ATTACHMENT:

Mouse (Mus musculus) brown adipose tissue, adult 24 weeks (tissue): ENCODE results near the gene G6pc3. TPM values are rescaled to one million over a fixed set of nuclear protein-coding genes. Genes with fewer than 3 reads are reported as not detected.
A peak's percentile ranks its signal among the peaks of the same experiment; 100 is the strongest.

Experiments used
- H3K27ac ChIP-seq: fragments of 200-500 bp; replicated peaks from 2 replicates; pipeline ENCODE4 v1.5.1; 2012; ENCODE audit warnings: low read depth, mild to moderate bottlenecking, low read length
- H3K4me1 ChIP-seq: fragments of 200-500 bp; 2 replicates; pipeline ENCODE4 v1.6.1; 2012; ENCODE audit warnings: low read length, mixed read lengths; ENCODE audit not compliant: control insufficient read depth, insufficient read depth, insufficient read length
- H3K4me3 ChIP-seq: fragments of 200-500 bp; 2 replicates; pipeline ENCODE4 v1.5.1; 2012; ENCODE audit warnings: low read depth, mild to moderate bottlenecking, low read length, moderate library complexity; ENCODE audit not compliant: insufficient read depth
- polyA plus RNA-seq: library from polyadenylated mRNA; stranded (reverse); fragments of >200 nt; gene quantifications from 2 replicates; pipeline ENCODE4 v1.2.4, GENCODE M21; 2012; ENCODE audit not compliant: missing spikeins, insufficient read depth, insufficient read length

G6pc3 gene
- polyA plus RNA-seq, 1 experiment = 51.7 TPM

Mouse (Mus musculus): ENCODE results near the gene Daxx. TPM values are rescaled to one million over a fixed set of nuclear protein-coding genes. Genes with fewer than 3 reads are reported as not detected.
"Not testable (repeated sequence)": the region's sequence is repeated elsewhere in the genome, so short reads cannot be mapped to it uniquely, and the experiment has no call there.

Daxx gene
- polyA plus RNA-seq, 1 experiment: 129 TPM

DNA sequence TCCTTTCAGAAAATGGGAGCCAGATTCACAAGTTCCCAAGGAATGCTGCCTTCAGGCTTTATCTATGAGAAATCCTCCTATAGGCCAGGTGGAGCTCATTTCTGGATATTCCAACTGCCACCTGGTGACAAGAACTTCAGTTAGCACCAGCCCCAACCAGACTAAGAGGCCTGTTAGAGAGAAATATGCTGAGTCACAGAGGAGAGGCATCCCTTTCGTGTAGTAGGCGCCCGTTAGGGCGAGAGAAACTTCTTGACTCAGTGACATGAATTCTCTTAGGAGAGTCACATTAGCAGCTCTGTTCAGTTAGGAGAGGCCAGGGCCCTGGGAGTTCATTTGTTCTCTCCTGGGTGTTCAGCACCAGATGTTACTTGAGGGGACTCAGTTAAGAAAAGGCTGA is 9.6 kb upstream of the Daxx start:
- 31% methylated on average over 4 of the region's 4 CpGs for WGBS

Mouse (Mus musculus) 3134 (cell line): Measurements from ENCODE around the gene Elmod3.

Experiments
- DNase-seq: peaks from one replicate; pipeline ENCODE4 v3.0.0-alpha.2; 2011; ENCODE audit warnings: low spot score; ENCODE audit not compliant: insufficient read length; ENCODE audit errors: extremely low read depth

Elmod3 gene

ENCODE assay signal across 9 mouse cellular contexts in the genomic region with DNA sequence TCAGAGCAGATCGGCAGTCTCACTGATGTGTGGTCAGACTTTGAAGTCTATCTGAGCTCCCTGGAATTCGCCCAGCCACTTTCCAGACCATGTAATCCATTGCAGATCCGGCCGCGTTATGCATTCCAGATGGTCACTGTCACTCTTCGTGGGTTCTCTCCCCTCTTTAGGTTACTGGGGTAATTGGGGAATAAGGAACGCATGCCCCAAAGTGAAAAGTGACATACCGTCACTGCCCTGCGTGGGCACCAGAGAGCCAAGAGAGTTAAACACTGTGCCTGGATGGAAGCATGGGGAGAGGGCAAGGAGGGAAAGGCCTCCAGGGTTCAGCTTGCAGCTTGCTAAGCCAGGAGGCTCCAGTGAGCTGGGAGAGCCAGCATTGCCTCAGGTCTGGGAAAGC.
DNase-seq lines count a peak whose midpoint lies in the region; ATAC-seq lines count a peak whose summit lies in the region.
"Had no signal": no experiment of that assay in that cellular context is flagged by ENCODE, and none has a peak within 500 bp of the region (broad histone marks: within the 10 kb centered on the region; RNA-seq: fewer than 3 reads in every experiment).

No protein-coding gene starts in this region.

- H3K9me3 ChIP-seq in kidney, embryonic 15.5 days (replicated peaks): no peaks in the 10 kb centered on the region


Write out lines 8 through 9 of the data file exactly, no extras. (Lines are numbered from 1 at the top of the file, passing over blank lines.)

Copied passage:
G6pc3 gene
- polyA plus RNA-seq, 1 experiment = 51.7 TPM